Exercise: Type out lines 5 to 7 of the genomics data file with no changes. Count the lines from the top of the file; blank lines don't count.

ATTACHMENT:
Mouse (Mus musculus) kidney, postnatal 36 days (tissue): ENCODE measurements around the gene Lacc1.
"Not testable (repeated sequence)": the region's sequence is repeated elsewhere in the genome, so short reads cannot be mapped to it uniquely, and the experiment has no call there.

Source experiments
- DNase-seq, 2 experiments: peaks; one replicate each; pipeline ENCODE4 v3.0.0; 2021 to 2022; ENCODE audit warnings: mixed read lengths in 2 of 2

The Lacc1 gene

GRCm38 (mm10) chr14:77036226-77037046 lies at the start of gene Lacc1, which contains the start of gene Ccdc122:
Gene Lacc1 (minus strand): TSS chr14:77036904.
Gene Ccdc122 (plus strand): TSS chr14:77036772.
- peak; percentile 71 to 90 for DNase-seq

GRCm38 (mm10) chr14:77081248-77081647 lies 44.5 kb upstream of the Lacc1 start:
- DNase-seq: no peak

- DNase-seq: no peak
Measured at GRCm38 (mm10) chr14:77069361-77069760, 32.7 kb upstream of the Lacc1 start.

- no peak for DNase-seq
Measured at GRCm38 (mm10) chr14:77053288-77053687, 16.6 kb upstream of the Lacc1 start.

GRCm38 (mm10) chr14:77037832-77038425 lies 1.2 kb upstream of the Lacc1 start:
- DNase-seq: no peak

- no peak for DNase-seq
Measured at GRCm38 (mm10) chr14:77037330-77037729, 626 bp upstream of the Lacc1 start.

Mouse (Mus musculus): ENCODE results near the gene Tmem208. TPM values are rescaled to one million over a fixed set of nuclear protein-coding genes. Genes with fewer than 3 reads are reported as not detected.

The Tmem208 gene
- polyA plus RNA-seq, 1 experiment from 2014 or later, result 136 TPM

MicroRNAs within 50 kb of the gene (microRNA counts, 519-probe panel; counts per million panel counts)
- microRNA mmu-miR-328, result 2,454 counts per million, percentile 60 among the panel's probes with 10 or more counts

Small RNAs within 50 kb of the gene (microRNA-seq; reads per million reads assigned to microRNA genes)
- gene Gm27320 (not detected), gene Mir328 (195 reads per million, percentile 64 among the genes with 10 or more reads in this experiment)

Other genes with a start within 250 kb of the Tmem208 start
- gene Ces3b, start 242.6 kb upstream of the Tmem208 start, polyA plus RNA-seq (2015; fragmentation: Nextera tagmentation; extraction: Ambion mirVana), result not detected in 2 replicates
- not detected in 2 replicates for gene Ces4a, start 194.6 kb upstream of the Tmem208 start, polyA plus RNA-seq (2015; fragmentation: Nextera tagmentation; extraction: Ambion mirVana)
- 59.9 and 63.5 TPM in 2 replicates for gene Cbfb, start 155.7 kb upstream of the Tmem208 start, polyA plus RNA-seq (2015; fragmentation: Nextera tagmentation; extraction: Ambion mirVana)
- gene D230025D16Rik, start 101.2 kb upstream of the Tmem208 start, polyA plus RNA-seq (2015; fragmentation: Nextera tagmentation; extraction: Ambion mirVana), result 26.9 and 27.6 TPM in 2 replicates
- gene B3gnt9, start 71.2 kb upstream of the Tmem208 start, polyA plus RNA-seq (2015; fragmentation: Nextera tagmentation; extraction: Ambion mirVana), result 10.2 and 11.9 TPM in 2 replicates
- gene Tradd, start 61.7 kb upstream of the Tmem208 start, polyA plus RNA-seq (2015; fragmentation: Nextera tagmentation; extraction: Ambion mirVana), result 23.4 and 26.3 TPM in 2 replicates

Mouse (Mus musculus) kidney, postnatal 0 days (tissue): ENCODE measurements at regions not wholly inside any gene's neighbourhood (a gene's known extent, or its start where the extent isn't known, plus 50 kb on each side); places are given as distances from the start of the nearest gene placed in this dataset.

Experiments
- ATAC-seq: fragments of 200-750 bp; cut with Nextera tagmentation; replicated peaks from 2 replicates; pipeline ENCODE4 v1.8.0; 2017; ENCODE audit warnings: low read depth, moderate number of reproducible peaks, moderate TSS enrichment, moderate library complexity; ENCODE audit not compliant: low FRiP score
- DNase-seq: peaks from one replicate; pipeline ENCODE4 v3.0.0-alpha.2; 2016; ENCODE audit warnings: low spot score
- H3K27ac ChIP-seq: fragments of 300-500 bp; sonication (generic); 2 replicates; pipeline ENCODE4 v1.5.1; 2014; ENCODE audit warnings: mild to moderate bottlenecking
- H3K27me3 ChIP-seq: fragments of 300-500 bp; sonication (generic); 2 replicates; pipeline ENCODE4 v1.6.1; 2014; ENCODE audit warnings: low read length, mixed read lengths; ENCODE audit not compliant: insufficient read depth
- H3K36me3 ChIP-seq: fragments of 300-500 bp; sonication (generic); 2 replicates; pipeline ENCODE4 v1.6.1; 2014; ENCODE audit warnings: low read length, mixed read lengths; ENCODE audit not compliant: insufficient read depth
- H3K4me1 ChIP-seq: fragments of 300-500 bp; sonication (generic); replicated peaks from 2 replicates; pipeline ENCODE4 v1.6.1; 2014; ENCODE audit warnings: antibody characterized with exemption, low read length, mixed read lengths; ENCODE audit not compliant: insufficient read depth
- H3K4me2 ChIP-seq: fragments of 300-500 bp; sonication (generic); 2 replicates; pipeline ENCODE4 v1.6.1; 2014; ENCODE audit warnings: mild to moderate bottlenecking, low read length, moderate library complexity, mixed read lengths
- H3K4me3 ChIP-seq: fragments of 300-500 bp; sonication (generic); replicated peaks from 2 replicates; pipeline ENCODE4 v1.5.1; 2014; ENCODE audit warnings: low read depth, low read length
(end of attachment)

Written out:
The Lacc1 gene

GRCm38 (mm10) chr14:77036226-77037046 lies at the start of gene Lacc1, which contains the start of gene Ccdc122:
Gene Lacc1 (minus strand): TSS chr14:77036904.